In the evening, DFG-VK Berlin and amab organized an event with the three spokespersons from Russia, Belarus, Ukraine, and me, a kind of round table discussion. The content was really good. The situation of conscientious objectors and deserters in various countries as well as the work of several groups was presented briefly. I focused on the question of what protection under asylum law looks like for conscientious objectors. Unfortunately, the event could only take place in English, which was not originally intended.
That sounds like an international and multifaceted day of action.
Yes. The great interest, also from the media, was remarkable. Several television stations came to the action and reported on it. Many newspaper reports and interviews appeared during the days after the event.
Another special feature of the action day: It was one of the rare occasions when people from these three countries held an event together. This alone is an important sign against enmity, hatred, and war.
With the #ObjectWarCampaign, almost 50,000 signatures were collected and handed over to representatives of the European Commission in Berlin. Is that a success?
Many organizations took part in this campaign, there were about 100 across Europe. The collection of signatures was initiated by Connection e.V., the International Fellowship of Reconciliation, War Resisters’ International, and the European Office for Conscientious Objection. Some groups were eager to collect signature lists and kept referring to them in social media posts, especially in Germany, Spain, and Italy. But it is also important that the platform WeMove, where we had published the petition in eight languages, promoted the signing in their circle. That was really good cooperation.
By the way, shortly before 15 May, we asked all signatories to send e-mails directly to the three responsible persons in the EU – or tweets via Twitter. Almost 2,000 did that. In this way, our demands reached the EU also in other ways.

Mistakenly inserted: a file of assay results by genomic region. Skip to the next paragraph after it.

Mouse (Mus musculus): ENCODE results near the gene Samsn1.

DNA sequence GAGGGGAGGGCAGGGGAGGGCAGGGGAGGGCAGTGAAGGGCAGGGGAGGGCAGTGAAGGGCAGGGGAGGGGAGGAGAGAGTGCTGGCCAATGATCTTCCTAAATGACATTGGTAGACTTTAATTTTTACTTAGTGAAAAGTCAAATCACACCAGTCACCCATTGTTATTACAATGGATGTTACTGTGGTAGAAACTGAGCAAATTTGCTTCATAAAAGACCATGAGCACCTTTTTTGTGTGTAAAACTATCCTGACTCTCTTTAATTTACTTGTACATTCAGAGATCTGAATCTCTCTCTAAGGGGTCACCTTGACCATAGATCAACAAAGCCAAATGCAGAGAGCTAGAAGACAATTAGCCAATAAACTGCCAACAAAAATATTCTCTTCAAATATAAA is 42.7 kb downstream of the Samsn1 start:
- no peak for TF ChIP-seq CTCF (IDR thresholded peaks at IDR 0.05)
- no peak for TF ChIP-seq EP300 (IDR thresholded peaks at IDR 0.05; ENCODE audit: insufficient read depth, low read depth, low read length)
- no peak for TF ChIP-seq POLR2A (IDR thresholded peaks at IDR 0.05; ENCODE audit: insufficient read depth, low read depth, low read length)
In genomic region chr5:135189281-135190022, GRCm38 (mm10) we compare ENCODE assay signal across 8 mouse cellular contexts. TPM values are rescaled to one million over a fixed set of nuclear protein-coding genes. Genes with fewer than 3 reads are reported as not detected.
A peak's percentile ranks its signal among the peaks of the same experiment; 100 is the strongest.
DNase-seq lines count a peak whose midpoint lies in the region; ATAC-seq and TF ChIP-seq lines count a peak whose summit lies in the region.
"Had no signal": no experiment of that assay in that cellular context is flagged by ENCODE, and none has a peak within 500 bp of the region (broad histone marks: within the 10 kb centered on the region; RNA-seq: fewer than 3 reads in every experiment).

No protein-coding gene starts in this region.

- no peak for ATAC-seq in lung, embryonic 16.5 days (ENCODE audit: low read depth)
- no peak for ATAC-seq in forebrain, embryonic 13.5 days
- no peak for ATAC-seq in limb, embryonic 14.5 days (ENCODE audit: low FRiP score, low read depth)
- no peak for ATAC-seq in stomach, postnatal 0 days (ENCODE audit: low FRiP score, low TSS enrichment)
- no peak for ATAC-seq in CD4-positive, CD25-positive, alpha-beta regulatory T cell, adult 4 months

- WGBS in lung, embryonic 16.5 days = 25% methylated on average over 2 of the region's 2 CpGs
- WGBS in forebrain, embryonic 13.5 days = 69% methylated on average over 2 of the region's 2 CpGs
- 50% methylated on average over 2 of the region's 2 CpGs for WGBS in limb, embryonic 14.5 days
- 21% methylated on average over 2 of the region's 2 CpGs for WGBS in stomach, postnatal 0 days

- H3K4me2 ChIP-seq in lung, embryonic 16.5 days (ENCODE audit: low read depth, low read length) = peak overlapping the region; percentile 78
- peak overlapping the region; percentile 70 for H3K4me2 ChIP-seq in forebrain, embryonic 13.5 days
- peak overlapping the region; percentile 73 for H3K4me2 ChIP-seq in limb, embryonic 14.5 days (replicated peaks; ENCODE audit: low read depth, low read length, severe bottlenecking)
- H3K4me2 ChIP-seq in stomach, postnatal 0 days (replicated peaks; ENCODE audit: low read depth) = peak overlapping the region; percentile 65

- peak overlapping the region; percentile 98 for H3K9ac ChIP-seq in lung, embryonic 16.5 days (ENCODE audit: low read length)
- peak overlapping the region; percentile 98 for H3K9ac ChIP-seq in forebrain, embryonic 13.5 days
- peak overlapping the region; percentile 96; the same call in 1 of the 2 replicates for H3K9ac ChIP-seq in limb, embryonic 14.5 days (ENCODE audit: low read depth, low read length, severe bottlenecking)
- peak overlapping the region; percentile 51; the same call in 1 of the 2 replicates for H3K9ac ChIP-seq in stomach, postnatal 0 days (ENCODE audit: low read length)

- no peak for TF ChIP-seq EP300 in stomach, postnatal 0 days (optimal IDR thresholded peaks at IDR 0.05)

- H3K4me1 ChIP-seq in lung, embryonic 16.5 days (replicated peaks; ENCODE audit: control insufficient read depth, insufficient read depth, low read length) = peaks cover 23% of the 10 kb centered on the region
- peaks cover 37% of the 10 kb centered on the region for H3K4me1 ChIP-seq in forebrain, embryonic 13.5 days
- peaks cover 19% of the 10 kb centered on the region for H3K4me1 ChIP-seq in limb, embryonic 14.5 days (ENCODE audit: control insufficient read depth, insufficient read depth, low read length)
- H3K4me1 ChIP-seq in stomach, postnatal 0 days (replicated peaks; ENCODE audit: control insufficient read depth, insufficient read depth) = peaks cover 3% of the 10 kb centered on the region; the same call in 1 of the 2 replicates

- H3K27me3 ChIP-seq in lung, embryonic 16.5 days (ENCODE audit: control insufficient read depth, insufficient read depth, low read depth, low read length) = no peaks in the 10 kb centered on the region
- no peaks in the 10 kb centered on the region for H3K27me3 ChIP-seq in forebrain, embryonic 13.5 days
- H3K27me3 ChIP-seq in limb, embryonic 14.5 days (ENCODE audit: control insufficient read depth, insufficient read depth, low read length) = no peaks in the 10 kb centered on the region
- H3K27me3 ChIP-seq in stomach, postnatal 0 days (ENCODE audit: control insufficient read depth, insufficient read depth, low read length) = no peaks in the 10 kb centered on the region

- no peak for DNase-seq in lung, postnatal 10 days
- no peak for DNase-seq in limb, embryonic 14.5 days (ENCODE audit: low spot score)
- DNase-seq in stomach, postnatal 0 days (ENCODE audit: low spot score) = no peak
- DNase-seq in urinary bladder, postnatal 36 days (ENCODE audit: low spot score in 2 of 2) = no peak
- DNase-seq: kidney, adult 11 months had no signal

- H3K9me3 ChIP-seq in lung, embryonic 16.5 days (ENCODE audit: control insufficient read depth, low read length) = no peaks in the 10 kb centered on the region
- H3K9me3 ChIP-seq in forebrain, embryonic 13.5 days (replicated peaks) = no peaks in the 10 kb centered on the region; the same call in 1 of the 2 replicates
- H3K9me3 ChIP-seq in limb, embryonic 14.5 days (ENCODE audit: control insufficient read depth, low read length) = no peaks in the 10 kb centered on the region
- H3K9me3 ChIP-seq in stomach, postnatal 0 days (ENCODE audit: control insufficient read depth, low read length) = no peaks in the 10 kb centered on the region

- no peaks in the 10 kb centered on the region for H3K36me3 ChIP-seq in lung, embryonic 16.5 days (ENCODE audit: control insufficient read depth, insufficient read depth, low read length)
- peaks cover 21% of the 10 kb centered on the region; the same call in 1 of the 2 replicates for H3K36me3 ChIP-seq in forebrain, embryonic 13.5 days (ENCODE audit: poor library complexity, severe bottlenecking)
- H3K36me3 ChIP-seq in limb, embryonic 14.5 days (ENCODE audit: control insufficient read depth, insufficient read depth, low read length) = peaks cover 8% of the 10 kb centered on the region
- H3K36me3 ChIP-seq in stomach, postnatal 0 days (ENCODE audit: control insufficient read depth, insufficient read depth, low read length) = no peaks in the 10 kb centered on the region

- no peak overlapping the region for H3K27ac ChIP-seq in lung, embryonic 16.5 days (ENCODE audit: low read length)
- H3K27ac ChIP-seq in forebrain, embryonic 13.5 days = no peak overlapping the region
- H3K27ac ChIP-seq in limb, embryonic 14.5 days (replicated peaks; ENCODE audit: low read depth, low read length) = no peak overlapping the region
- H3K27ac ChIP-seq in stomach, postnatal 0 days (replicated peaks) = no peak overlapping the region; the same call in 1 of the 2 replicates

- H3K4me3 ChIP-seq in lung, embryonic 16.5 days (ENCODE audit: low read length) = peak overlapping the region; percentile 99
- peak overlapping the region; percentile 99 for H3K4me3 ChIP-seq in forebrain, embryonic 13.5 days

I find the support very remarkable, even if there is the thought to collect more signatures. But that is not all. The collection of signatures was also about shedding some light on the situation of conscientious objectors and deserters and presenting to the organizations a possibility for anti-war work. This was successful.
Have there already been any political reactions to the delivery of the petition?
Unfortunately no. We are – and were on the fringes of the actions in Berlin – in talks with members of the Bundestag and the European Parliament. We have to stay on top of it – and that includes continuing the #ObjectWarCampaign, even if the focus shifted away from collecting signatures.
What is the next step for the #ObjectWarCampaign?
At the War Resisters’ International conference in London in mid-June, we will have the opportunity to evaluate the campaign and to reflect on further steps together with other groups.
It is no question, however, that the campaign will continue. What is also clear is that we must continue to strengthen the networks and structures that have been built up in the meantime to advise and support conscientious objectors and deserters, the Nash Dom contact points, the Movement for Conscientious Objection Russia, the Russian organization Vesna, the Ukrainian Pacifist Movement, the Caucasian Conscientious Objector Network. And all this in association with the international network supporting the campaign. We are many. We have clear goals. We can still achieve a lot. But we also need further support, with actions, events, and also with donations.
Interview with Rudi Friedrich on the #ObjectWarCampaign. The questions were asked by Marah Frech. The article was published in: Connection e.V. (ed.): Newsletter "KDV im Krieg", June 2023, issue 3/2023.